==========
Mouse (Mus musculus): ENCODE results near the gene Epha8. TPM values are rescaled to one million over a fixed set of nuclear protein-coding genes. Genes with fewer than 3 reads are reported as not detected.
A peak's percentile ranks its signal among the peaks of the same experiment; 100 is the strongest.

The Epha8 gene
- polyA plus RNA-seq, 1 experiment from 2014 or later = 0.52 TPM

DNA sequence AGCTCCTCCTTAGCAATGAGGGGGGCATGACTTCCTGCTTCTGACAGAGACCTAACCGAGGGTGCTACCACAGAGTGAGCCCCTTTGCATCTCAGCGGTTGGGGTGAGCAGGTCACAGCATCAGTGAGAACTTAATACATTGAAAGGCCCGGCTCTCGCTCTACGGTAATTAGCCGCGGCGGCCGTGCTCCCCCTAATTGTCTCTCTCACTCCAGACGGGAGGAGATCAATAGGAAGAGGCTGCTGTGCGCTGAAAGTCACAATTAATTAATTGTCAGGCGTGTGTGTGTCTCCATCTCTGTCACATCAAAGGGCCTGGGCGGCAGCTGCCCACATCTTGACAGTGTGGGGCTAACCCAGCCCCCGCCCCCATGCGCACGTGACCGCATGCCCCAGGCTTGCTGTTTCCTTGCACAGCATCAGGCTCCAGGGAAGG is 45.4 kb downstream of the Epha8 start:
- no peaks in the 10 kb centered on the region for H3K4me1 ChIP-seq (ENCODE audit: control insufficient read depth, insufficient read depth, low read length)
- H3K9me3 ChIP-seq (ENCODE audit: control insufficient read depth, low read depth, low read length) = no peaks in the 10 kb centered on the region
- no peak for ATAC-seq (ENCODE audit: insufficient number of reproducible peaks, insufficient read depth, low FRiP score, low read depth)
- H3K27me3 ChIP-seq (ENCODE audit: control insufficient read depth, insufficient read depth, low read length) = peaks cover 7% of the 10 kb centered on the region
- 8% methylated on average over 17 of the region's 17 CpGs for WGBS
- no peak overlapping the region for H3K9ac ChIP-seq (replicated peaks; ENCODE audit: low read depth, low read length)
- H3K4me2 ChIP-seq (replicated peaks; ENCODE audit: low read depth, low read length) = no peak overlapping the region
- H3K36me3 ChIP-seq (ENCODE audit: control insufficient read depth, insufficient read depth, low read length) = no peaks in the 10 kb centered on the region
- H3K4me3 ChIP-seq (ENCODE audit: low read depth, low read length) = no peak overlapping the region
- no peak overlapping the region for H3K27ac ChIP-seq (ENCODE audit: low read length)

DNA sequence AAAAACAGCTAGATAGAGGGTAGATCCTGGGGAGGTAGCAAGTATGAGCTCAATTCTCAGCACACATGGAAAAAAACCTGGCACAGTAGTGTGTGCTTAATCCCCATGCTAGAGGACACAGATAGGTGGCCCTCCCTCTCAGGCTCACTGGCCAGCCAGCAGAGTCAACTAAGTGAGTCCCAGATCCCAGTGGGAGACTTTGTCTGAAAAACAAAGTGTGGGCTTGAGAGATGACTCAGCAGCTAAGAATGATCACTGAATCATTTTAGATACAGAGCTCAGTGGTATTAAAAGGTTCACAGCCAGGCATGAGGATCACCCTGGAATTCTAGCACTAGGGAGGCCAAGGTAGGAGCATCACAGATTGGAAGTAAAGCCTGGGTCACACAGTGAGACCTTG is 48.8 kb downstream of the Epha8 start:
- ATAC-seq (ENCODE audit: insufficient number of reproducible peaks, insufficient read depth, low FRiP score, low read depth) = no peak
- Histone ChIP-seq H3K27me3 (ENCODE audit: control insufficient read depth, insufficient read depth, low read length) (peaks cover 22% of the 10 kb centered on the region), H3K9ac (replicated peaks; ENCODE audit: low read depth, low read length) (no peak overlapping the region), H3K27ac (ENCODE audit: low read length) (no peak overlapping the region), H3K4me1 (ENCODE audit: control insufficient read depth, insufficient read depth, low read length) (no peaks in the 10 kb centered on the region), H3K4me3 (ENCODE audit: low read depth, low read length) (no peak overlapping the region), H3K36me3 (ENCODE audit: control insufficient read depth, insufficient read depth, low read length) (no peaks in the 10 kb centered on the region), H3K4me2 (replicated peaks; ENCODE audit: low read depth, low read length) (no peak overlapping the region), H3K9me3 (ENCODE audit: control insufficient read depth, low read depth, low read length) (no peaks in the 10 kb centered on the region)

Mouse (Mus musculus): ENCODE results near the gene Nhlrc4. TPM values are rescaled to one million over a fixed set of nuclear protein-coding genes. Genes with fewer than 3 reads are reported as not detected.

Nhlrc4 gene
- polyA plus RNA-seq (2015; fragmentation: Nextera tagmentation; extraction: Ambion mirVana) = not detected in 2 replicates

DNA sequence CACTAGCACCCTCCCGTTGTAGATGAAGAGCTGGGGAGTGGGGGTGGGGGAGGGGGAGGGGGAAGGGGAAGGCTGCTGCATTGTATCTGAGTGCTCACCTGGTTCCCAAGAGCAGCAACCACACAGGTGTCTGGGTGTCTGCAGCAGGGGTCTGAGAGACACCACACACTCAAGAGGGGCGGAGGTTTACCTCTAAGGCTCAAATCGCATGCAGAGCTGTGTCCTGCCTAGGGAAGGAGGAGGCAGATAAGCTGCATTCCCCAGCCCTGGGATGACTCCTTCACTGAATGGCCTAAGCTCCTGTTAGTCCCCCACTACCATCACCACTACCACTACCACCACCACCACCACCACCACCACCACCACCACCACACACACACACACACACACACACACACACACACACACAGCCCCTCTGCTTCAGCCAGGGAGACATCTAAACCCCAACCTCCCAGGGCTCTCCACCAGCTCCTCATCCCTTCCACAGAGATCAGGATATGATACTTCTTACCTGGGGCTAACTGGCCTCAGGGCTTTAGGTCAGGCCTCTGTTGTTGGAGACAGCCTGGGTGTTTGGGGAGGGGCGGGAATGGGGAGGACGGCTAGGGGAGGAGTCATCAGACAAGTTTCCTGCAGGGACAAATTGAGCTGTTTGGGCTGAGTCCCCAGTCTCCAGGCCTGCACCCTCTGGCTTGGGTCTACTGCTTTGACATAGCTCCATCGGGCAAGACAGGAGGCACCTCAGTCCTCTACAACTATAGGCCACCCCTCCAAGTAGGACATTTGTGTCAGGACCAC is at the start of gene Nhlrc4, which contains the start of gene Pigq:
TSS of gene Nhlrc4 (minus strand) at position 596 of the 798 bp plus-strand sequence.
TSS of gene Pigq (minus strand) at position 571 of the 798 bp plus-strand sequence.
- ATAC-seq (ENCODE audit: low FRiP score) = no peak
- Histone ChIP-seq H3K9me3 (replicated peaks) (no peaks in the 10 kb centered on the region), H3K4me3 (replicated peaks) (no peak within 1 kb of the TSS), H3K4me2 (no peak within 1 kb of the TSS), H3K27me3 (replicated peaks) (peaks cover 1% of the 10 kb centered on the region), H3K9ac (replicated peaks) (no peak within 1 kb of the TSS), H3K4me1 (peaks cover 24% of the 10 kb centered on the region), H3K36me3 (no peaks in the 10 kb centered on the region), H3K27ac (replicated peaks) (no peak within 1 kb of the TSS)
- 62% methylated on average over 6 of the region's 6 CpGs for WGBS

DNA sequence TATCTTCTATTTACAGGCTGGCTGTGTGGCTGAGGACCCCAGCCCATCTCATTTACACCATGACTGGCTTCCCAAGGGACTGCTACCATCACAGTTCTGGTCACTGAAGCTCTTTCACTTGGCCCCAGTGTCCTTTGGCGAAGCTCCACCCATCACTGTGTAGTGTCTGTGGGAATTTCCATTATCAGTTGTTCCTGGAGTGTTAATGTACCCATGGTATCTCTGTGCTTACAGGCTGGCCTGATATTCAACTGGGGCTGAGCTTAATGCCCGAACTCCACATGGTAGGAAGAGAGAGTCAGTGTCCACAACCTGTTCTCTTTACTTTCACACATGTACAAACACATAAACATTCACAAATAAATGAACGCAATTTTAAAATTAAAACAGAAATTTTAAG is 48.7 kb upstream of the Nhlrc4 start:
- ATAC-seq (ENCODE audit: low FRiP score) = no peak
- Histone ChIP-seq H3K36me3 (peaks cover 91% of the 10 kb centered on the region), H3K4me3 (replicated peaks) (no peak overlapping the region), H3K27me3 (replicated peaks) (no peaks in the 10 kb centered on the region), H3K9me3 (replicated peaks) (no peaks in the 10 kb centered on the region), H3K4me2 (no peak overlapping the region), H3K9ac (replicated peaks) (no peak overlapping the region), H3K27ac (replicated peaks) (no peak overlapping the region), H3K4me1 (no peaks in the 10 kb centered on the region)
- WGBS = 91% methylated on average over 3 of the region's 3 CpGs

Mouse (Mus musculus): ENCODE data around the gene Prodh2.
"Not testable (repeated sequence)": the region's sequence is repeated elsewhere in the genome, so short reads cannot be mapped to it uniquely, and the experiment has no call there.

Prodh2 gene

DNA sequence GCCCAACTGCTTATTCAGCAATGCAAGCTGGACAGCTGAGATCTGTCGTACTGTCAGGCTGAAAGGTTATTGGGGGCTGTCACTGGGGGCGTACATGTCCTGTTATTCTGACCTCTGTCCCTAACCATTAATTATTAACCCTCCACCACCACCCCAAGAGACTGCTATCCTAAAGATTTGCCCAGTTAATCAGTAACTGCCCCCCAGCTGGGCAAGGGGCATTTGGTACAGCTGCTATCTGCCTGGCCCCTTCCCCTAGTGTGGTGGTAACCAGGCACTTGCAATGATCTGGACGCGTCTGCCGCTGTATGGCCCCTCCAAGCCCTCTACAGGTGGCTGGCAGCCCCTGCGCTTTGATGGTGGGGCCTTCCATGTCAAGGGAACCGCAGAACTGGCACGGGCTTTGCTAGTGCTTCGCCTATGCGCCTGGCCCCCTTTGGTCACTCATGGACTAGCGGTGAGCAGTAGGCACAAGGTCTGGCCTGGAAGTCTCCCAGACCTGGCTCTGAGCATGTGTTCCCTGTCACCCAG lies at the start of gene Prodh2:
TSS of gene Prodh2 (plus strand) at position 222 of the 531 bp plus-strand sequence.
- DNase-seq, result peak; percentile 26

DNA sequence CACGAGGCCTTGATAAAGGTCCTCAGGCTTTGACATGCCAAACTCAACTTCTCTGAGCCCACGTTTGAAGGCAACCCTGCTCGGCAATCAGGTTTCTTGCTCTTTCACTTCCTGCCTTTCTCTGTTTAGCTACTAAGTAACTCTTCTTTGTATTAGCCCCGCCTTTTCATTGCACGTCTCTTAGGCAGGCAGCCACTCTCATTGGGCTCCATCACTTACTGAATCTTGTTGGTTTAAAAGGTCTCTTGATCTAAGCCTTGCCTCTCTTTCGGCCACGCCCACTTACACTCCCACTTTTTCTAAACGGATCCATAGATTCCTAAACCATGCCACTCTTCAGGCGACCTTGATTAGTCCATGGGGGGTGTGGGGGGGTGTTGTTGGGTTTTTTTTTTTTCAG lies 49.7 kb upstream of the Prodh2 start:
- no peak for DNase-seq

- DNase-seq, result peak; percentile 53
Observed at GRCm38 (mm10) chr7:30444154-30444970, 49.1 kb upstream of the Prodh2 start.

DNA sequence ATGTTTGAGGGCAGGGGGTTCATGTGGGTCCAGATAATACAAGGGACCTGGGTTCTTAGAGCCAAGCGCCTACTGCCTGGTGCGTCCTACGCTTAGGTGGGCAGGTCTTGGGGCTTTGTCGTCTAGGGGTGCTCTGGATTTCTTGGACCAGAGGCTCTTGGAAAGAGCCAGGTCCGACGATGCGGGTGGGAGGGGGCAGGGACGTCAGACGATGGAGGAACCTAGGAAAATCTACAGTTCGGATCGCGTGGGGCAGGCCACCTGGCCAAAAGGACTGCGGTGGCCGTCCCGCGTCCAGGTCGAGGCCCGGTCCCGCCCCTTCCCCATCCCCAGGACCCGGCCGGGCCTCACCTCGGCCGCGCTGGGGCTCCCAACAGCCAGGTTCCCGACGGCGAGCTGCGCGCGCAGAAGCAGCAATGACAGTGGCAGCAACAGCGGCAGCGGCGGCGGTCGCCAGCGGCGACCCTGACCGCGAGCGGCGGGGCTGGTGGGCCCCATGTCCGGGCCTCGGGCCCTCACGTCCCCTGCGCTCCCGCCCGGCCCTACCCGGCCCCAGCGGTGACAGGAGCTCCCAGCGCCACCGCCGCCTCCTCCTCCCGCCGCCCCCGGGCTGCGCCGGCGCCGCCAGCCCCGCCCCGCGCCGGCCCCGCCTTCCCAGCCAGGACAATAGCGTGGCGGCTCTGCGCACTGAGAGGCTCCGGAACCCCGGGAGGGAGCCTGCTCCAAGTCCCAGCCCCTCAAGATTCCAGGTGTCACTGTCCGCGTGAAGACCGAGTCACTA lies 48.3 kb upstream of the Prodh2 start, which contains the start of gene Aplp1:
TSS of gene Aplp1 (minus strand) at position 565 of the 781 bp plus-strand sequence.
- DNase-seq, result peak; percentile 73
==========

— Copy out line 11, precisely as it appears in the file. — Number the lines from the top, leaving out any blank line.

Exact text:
- no peak overlapping the region for H3K9ac ChIP-seq (replicated peaks; ENCODE audit: low read depth, low read length)